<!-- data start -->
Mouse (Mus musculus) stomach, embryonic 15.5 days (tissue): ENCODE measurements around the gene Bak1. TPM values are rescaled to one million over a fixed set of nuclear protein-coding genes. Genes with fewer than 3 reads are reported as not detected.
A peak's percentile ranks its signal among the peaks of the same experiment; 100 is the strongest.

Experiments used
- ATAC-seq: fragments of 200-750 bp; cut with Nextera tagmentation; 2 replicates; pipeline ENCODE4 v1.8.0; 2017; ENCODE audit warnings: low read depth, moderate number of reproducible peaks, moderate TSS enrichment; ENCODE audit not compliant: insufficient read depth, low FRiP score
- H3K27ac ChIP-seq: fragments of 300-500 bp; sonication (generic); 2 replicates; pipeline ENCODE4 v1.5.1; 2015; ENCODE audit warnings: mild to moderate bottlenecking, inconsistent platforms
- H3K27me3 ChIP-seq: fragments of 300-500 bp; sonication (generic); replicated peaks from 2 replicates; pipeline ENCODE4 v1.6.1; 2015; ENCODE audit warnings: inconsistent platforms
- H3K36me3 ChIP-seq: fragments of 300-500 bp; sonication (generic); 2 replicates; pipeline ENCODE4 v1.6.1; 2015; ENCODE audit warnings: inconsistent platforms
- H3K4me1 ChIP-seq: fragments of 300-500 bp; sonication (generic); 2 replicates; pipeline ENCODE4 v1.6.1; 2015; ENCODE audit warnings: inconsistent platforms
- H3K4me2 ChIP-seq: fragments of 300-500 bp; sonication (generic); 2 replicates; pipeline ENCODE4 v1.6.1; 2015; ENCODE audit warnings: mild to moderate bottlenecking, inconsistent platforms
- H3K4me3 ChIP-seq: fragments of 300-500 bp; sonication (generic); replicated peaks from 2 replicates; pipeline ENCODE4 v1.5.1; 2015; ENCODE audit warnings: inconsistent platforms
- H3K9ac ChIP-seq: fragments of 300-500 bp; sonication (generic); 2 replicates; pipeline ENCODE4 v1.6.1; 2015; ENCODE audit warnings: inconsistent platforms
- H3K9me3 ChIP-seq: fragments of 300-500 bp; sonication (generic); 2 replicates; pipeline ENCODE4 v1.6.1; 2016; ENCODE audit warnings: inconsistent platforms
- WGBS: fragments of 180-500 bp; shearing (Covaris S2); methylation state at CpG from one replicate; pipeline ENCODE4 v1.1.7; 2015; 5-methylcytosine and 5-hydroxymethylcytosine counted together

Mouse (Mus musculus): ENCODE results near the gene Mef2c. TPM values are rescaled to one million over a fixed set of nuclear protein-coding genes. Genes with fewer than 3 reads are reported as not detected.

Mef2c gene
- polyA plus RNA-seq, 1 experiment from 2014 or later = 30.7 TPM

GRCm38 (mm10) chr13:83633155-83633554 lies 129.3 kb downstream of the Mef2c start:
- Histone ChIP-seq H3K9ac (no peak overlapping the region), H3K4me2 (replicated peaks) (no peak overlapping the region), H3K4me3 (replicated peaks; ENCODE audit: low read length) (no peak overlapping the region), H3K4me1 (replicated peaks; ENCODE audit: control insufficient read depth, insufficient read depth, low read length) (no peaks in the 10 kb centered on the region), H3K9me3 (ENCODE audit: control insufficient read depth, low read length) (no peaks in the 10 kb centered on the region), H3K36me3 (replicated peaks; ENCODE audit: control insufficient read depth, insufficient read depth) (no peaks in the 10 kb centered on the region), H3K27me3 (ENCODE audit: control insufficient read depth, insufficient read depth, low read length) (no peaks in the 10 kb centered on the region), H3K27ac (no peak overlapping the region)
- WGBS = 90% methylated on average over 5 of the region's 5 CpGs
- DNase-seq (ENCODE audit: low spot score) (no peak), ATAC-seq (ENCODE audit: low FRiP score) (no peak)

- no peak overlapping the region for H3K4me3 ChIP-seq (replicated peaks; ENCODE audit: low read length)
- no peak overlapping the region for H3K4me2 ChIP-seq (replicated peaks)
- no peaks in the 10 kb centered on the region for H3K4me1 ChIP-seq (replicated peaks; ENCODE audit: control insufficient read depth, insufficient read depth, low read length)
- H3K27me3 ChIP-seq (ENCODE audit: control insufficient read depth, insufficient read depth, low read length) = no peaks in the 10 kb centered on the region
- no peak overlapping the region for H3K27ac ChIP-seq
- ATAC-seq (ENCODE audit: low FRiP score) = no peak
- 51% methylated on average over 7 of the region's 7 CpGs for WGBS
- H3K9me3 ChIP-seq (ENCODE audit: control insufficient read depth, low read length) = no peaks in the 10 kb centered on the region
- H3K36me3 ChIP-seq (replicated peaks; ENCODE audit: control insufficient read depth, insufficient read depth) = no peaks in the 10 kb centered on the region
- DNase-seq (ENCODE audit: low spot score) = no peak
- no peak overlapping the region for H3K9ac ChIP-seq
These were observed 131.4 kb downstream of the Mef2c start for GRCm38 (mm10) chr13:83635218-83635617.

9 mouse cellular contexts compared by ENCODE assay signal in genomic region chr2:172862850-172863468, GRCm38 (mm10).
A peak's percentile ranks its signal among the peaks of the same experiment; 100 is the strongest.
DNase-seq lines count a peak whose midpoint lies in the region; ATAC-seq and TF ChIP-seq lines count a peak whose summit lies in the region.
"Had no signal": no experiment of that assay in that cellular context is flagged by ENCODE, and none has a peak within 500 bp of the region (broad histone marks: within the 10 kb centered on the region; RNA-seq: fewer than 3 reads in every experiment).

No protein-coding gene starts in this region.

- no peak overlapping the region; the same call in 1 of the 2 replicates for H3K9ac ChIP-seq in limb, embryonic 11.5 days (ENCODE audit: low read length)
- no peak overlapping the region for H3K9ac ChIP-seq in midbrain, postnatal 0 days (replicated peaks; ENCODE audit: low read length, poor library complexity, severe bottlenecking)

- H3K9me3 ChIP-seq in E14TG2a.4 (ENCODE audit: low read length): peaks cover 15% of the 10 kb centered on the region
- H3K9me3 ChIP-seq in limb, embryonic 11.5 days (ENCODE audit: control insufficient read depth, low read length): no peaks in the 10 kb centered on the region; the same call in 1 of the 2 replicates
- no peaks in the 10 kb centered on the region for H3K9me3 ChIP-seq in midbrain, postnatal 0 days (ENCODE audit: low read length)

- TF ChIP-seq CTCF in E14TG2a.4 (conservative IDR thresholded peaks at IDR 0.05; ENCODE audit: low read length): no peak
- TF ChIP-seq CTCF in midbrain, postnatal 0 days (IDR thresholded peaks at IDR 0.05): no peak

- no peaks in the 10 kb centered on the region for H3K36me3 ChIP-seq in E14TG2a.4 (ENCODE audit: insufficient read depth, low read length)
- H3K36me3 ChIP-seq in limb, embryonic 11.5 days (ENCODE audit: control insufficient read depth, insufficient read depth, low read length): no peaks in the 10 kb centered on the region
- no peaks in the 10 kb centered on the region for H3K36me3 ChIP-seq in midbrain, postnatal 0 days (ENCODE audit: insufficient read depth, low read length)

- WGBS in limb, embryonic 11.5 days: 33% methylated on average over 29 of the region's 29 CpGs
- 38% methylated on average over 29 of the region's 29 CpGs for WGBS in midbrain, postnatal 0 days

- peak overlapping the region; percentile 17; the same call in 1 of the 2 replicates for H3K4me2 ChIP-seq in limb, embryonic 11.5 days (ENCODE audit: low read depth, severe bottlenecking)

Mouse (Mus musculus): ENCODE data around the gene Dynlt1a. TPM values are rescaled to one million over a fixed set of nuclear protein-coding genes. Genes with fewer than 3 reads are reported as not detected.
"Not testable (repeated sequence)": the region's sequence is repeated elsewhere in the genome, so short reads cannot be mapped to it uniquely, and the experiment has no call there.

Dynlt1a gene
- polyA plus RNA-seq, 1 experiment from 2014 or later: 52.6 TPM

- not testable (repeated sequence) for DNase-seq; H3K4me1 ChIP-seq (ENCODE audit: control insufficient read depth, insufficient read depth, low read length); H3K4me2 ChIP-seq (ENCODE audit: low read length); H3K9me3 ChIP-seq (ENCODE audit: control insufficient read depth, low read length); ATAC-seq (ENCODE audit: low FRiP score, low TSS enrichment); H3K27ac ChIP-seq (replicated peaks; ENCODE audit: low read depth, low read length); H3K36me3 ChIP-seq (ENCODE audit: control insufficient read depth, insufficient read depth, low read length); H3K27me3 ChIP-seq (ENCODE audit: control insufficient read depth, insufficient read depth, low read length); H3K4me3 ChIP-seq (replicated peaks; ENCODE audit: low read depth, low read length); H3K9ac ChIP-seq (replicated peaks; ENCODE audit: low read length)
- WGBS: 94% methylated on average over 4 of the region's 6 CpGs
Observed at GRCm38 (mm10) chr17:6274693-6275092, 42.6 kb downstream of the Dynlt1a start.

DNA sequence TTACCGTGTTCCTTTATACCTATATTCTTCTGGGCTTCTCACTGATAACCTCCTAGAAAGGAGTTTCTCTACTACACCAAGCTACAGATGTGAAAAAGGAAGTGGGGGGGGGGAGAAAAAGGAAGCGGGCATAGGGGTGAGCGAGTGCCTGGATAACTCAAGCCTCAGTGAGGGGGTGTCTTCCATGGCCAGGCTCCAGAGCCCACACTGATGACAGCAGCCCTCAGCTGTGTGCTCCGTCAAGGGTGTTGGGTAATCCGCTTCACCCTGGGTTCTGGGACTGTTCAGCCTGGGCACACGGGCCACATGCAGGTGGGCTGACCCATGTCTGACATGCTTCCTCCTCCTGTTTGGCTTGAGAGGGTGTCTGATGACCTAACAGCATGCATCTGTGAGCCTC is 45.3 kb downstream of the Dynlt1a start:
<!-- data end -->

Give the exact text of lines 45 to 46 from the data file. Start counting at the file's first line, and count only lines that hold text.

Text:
- no peaks in the 10 kb centered on the region for H3K36me3 ChIP-seq in E14TG2a.4 (ENCODE audit: insufficient read depth, low read length)
- H3K36me3 ChIP-seq in limb, embryonic 11.5 days (ENCODE audit: control insufficient read depth, insufficient read depth, low read length): no peaks in the 10 kb centered on the region